Grace C. Rockwell Dolls, ca. 1925
They were my mother's dolls, and my aunt told me that she had had them since she was a little girl.
And any sort of time frame, time period when your mom would have had them?
It would have been in probably '20s and '30s.
It's interesting because you have a pair of twins, and they were designed by a lady by the name of Grace Cory Rockwell, in New York. And her first doll she made has a very funny name called "Fuji Wuji." And she actually designed these two dolls around 1925. Grace Cory Rockwell, an American designer. She had the heads produced in Germany by a company called J.D. Kestner. And the dolls were marketed through the Century Doll Company of New York. Very, very rare to find a pair of them. The bodies are made in America. They're American composition. In the '20s, most of the dolls were being made in America, so it's very rare to still find the bisque heads on them. The doll on the right has a little bit of a problem. Looks like your mom must have dropped it and broken it at some time, whereas the other one is in good shape. If you turn this one around, you'll see Grace Cory's signature on the back of the doll. Now, these were luxury dolls in their time. They weren't a five-and-dime item. You would get them at Schwartz's. They probably sold, when they were new, for probably five to ten dollars apiece. If the one hadn't had the little concussion in its life, the pair would have been worth around $8,000 for the two of them. So the perfect doll is worth around $4,000-- $3,000 to $4,000. The damaged one's worth, I would say, probably $600 to $800. So your mom had two wonderful little dolls in her life.
Oh, she did.
Executive producer Marsha Bemko shares her tips for getting the most out of ANTIQUES ROADSHOW.
Value can change: The value of an item is dependent upon many things, including the condition of the object itself, trends in the market for that kind of object, and the location where the item will be sold. These are just some of the reasons why the answer to the question "What's it worth?" is so often "It depends."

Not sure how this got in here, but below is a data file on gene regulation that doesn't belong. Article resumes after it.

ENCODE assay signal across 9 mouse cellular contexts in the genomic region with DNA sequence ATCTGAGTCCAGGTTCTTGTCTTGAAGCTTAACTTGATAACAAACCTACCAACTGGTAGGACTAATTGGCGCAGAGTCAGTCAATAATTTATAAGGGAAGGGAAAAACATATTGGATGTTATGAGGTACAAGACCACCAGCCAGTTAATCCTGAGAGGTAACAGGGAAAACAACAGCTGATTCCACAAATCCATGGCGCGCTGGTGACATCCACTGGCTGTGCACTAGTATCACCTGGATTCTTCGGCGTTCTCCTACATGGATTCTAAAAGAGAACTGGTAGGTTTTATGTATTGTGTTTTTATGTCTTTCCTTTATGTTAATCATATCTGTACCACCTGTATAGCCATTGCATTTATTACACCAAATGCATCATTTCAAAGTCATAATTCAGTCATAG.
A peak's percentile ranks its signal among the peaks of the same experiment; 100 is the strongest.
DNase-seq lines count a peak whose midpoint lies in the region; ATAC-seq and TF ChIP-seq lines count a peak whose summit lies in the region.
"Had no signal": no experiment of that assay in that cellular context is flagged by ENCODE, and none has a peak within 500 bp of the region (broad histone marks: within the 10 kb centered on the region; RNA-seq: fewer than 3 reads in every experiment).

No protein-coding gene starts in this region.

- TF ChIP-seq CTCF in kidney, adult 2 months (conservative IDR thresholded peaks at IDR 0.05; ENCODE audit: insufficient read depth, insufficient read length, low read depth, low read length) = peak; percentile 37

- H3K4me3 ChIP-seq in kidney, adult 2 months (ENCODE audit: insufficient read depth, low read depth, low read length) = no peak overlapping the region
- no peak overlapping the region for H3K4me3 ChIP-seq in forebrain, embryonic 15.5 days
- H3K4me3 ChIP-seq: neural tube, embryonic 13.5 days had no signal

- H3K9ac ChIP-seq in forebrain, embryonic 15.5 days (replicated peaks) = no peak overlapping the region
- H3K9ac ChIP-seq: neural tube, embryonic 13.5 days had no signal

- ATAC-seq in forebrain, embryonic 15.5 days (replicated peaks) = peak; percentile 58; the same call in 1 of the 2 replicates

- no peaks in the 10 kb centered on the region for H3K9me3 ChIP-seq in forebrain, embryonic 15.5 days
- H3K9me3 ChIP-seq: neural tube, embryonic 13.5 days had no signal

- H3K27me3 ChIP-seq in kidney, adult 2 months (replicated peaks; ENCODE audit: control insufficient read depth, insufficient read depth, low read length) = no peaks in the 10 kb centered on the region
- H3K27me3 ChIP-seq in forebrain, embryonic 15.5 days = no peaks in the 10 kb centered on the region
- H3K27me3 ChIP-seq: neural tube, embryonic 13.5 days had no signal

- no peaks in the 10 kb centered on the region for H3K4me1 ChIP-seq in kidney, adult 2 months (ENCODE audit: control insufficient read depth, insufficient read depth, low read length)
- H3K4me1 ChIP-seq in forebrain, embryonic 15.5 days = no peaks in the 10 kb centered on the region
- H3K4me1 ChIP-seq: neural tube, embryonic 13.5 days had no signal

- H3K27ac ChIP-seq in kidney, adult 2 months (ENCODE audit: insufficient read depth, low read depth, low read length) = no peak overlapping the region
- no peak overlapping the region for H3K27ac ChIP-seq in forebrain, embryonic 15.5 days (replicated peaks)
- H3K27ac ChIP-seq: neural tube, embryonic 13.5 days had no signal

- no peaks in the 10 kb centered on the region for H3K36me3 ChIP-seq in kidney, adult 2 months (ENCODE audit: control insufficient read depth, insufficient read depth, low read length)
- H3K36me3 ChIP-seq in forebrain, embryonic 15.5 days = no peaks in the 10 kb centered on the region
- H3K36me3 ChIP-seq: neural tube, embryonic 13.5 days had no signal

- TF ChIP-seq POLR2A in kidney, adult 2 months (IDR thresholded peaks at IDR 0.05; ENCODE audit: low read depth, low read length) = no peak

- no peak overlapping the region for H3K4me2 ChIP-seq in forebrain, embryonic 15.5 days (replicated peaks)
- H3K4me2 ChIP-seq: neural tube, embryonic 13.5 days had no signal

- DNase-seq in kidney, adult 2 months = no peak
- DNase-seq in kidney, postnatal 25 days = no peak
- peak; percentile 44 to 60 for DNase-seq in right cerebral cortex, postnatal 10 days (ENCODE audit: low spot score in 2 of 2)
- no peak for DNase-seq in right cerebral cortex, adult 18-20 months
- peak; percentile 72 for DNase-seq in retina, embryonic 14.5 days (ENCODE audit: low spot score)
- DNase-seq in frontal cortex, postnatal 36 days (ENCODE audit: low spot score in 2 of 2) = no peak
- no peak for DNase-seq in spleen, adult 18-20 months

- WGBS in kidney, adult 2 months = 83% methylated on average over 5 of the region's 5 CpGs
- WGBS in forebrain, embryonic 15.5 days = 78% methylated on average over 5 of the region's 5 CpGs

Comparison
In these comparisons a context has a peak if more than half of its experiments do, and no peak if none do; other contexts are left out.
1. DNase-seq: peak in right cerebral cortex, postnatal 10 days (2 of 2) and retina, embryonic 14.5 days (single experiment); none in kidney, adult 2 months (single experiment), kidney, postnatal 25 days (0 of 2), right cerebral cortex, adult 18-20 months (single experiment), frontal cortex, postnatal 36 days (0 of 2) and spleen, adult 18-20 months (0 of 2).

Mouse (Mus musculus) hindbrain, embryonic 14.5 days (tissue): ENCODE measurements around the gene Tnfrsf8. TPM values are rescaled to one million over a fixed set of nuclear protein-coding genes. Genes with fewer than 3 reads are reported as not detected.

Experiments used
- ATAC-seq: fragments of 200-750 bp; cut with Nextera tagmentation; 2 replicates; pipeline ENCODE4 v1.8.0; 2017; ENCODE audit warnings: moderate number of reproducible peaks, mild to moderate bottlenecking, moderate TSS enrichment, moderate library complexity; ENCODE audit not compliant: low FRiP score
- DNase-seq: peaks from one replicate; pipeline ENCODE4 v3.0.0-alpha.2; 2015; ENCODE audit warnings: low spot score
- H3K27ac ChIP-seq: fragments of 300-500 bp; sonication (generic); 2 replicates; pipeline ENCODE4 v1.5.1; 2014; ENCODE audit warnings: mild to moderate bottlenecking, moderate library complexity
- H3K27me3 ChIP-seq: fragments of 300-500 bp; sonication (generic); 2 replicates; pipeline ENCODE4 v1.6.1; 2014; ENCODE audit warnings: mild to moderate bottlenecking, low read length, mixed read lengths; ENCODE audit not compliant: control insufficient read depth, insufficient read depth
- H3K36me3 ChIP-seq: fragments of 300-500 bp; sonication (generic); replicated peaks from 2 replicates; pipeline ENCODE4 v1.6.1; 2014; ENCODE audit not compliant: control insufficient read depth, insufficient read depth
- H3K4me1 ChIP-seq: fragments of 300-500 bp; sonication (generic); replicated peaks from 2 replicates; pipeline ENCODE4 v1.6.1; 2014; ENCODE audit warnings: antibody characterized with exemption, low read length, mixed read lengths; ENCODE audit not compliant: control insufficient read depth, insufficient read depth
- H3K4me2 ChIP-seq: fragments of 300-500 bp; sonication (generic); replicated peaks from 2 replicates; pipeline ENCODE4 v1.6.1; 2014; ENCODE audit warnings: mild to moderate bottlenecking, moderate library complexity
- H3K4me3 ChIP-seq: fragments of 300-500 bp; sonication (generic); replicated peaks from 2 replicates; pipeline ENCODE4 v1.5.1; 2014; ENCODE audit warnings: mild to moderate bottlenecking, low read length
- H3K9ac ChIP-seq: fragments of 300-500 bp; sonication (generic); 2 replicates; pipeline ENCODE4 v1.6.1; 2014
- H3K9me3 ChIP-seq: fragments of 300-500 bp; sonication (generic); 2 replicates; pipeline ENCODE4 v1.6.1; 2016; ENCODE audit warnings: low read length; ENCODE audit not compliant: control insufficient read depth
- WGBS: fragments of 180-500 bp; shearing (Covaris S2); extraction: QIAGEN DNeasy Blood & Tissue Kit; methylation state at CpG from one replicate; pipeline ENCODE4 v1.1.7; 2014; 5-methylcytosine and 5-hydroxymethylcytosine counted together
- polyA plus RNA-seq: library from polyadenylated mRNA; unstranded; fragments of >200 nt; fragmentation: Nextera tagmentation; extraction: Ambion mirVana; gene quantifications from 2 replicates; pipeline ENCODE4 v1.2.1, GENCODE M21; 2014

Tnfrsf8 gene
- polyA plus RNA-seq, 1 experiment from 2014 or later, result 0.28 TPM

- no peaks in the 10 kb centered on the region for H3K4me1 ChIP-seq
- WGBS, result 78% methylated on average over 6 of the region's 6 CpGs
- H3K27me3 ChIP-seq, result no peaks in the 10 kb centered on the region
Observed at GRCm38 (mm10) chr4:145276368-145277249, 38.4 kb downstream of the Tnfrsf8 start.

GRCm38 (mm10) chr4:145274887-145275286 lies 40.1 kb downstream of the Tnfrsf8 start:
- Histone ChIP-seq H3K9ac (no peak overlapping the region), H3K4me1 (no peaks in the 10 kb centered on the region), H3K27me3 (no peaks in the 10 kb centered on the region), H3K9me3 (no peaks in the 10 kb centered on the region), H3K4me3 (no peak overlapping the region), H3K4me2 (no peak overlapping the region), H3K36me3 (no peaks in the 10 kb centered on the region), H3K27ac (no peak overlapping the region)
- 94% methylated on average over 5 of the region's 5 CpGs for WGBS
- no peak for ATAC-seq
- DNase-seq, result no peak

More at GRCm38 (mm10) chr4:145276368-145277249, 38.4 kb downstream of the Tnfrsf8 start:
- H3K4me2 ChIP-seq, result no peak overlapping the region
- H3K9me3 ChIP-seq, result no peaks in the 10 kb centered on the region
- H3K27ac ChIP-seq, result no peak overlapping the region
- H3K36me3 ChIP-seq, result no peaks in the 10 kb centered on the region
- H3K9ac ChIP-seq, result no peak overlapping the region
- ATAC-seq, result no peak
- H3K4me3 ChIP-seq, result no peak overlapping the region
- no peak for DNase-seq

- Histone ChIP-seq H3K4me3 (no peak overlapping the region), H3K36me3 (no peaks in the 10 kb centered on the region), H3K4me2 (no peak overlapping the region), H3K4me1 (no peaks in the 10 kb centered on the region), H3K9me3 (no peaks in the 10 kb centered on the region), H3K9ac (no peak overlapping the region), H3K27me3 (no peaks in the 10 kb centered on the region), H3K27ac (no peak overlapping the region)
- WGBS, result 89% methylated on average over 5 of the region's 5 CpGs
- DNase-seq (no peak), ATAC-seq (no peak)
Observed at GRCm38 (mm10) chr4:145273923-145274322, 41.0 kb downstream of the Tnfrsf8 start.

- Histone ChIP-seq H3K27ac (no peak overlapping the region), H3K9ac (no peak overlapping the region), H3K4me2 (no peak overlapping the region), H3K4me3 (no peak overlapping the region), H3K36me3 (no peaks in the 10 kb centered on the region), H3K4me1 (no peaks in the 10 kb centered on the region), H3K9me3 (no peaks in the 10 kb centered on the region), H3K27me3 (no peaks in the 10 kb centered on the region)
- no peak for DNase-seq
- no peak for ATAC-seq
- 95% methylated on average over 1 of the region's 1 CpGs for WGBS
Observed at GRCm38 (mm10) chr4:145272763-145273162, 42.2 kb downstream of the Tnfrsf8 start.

Note the date: Take note of the date the appraisal was recorded. This information appears in the upper left corner of the page, with the label "Appraised On." Values change over time according to market forces, so the current value of the item could be higher, lower, or the same as when our expert first appraised it.
Context is key: Listen carefully. Most of our experts will give appraisal values in context. For example, you'll often hear them say what an item is worth "at auction," or "retail," or "for insurance purposes" (replacement value). Retail prices are different from wholesale prices. Often an auctioneer will talk about what she knows best: the auction market. A shop owner will usually talk about what he knows best: the retail price he'd place on the object in his shop. And though there are no hard and fast rules, an object's auction price can often be half its retail value; yet for other objects, an auction price could be higher than retail. As a rule, however, retail and insurance/replacement values are about the same.
Verbal approximations: The values given by the experts on ANTIQUES ROADSHOW are considered "verbal approximations of value." Technically, an "appraisal" is a legal document, generally for insurance purposes, written by a qualified expert and paid for by the owner of the item. An appraisal usually involves an extensive amount of research to establish authenticity, provenance, composition, method of construction, and other important attributes of a particular object.
Opinion of value: As with all appraisals, the verbal approximations of value given at ROADSHOW events are our experts' opinions formed from their knowledge of antiques and collectibles, market trends, and other factors. Although our valuations are based on research and experience, opinions can, and sometimes do, vary among experts.
Appraiser affiliations: Finally, the affiliation of the appraiser may have changed since the appraisal was recorded. To see current contact information for an appraiser in the ROADSHOW Archive, click on the link below the appraiser's picture. Our Appraiser Index also contains a complete list of active ROADSHOW appraisers and their contact details and biographies.